Each drone has 6 passive optical markers that are tracked by 19 Vicon cameras.
With PID control for the feedback loop, we are able to improve accuracy and prevent oscillations.
The possibilities to integrate this framework into our latest prototype allows for the creation of a groundtruth for a control algorithm mainly
based on vision and using it as a starting environment for a reinforcement learning algorithm for control and stabilization."

Comment by Euan Ramsay on July 30, 2013 at 6:32am

This idea has promise, but I suspect the more practical delivery method will be by plane, rather than MR, especially in terrains where open ground is in abundance (eg Africa). Planes have range, they have payloads, they have less vibes, and payloads can be covered. Even the foam helps with temperature variances and UV.

Comment by Euan Ramsay on July 30, 2013 at 6:35am

Agree Gerard - it does look a bit like the solution came before the problem.

Personally, I'm an MR loyalist, but I do look on fixed winger's range and endurance with some envy...

Comment by Euan Ramsay on July 30, 2013 at 6:50am

@ Darrell:

I agree - the current levels of reliability are pretty poor. However, these are not new problems, and many other technology advances had the same teething problems. Take cars for example. They were hopelessly unreliable and dangerous in the early days. But now we have cars which only need an oil change and consumables in 100,000miles. Some don't even need the oil change now. Many drivers don't even check the engine at all between services, and only open the bonnet out of curiosity or to fill the windscreen washer fluid.


See also computers, washing machines, fridges, telephones etc etc.


Our industry will be the same. 20 years from now, we'll look back and wonder how on earth we managed to fly at all.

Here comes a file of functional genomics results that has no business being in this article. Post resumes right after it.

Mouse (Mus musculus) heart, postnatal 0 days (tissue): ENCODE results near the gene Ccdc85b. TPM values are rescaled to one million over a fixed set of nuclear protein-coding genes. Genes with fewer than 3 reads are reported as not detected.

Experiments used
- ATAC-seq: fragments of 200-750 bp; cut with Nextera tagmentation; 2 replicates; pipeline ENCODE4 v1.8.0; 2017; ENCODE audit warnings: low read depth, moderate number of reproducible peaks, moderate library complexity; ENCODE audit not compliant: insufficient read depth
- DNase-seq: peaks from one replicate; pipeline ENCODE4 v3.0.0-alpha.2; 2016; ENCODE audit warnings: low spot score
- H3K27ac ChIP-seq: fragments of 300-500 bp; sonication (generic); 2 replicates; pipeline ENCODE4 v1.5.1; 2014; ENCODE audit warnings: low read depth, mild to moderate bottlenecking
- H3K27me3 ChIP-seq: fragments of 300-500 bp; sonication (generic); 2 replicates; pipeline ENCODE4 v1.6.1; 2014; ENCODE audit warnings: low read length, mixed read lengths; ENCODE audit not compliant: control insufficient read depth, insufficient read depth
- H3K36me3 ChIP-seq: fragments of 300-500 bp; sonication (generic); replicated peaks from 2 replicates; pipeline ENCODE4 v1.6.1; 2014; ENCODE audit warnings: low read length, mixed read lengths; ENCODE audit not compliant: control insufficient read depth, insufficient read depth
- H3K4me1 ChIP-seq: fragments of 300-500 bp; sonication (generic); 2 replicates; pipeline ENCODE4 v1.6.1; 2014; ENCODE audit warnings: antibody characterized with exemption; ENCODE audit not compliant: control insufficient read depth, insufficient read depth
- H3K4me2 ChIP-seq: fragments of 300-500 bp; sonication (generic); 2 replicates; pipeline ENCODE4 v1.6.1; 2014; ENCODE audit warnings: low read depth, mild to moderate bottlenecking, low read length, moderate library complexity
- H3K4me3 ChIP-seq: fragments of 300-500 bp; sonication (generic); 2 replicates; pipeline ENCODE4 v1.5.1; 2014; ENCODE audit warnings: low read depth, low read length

Comment by Marius van Rijnsoever on July 30, 2013 at 6:53am

I am a doctor and struggle to see how this would be helpful.

You need a doctor or nurse on the ground to assess the patients, having a multi-rotor fly in 800 grams of extra supply is nothing compared to the 20kg backpack that that person can carry. It would be much more useful to get a guy in a truck to drive over, or airdrop a pellet of stuff.

Flying out blood tubes is a bit useless as well. You still need the expertise and equipment on the ground and the test results are not likely to change acute management (diagnosis is made 70% on history, 20% exam and 10% on testing). Even if you manage to get a fancy positive test results, you won't be able to treat the patient adequately (you are somewhere in the bush with no equipment, which is why you need a quadcopter to fly out a sample).

Comment by Rob_Lefebvre on July 30, 2013 at 7:18am

Euan, I actually don't think washing machines and fridges are good examples of modern day reliability.  Most barely make it out of the warranty period anymore  without breaking down.  They definitely don't last as long as they used to.